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Senate welcomes new members
Emotional return of Kirk among first-day highlights
Question of the Day
After two years marked with partisan gridlock, the Senate kicked off the new Congress on Thursday with 13 new members and welcomed back Sen. Mark Kirk, who made an emotional return to the Capitol after suffering a stroke almost a year ago.
Senators gathered outside the Capitol’s East Front to cheer Mr. Kirk, Illinois Republican, as he slowly but steadily climbed the 45 steps leading to the second-floor Senate chamber. He was assisted by Vice President Joseph R. Biden and close friend, Sen. Joe Manchin III, West Virginia Democrat.
Mr. Kirk’s return gives Senate Minority Leader Mitch McConnell, Kentucky Republican, a valuable vote he missed last year. The Democrats, meanwhile, strengthened their control of the chamber by picking up a net gain of two seats in the November elections for a slim 53-seat majority. Two independents, including new Sen. Angus S. King Jr. of Maine, will caucus with Democrats.
The vice president, whose duties include serving as Senate president, presided over a cheerful swearing-in ceremony in the Senate chamber, where spectators in a full gallery peered down from above and applauded.
Democrats long have complained about Mr. McConnell’s frequent use of the procedural move to block Democratic legislation, while the minority leader has countered he has no choice because Mr. Reid often refuses to allow Republican amendments.
The Senate’s percolating fight over the federal government’s spending habits and ballooning debt will slog on with the addition of high-profile newcomers such as Sen. Elizabeth Warren, a Massachusetts Democrat and former Harvard professor and consumer advocate, and rising conservative star and tea party favorite Sen. Ted Cruz, Texas Republican.
“I’m happy to work with anybody, if we’re solving the problems. I will work with Republicans, Democrats, Libertarians — I’ve joked I’ll work with Martians,” said Mr. Cruz, who told reporters he would have voted against the compromise Congress struck to avert the “fiscal cliff.”
Other additions to the minority include Sen. Jeff Flake of Arizona, who comes directly from the House after six terms, and Sen. Deb Fischer of Nebraska, who served in the state legislature before scoring an upset in the Republican primary and defeating former Democratic Sen. Bob Kerrey in the general election.
Newly sworn Sen. Tim Scott, South Carolina Republican, said he felt “about the same” immediately after his switch from the House to the north side of the Capitol to replace retired Republican Sen. Jim DeMint.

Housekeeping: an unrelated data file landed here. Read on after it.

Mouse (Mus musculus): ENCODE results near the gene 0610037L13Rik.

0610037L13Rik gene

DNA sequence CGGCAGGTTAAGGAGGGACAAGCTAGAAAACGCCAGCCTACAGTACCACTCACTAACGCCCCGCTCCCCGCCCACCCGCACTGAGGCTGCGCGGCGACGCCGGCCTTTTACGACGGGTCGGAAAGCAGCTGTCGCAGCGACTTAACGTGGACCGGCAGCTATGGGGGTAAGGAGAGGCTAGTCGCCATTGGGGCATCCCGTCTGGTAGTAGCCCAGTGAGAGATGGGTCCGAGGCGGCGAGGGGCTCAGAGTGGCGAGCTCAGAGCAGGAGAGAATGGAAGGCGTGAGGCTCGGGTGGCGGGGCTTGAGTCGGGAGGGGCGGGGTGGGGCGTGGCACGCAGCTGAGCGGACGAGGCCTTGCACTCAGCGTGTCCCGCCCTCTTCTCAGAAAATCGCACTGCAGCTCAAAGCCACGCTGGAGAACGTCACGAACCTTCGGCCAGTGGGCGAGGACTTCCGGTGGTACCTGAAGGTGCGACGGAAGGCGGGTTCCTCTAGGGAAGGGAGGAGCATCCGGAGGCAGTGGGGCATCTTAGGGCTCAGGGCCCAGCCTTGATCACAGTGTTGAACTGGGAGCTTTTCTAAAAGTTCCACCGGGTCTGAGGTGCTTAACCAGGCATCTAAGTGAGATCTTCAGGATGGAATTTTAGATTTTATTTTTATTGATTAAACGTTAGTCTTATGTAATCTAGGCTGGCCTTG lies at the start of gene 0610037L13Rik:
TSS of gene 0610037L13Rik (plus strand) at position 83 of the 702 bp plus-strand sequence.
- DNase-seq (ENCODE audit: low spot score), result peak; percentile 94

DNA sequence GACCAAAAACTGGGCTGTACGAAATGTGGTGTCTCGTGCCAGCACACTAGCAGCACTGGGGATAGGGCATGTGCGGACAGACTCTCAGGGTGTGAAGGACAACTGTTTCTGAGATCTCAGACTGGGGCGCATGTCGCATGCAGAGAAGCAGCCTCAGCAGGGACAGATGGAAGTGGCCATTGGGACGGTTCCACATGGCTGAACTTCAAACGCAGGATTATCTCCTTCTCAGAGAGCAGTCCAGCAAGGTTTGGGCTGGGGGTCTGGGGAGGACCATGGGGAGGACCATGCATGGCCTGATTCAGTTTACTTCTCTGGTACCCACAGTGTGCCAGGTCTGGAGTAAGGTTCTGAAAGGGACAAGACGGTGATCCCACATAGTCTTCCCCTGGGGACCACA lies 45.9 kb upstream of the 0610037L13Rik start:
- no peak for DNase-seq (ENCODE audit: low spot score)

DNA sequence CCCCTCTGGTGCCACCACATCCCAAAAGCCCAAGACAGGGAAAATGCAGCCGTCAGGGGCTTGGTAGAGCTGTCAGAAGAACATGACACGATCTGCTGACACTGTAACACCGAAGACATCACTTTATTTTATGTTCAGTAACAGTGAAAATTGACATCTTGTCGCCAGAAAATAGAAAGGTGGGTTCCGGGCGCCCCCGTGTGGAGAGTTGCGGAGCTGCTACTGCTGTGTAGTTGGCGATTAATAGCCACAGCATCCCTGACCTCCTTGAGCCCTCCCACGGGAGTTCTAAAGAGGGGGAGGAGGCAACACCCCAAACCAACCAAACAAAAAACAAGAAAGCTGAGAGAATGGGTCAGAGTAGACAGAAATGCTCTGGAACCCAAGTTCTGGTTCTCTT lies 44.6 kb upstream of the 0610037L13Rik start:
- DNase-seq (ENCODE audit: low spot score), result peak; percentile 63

Like his conservative colleagues, Mr. Scott said the fiscal cliff debate was insufficient and did not strike at the heart of the nation’s fiscal house.
“It was all about revenues,” he said. “And there’s no way to solve the problems of this nation by having a revenue conversation.”
A pair of new Democratic senators who also transitioned from the House, Joe Donnelly of Indiana, and Martin Heinrich of New Mexico, said they hope to build on any bipartisan feelings left over from the fiscal cliff deal that passed overwhelmingly in the Senate before it was sent to a more fractured House.
“There is an understanding and a recognition on my part that we need to reduce spending, we need to get back to balanced budgets, we need to reduce the deficit,” Mr. Donnelly said. “I hope I can be a part of making that happen.”
Sen. Tim Kaine, Virginia Democrat who won a hard-fought campaign against fellow former governor George Allen, said he is ready to get his “sleeves rolled up” and use his budgetary experience as former governor of the Old Dominion. He said the Senate’s ability to agree on a compromise bill over the New Year’s holiday “sends a good signal, but there’s much more to do.”
“President Obama declared the other night that those he calls ‘rich’ are now paying their ‘fair share,’” the Kentucky Republican said. “The president got his revenue. Now, it’s time to turn squarely to the real problem, which is spending.”
© Copyright 2014 The Washington Times, LLC. Click here for reprint permission.
About the Author
Tom Howell Jr. covers politics for The Washington Times. He can be reached at firstname.lastname@example.org.
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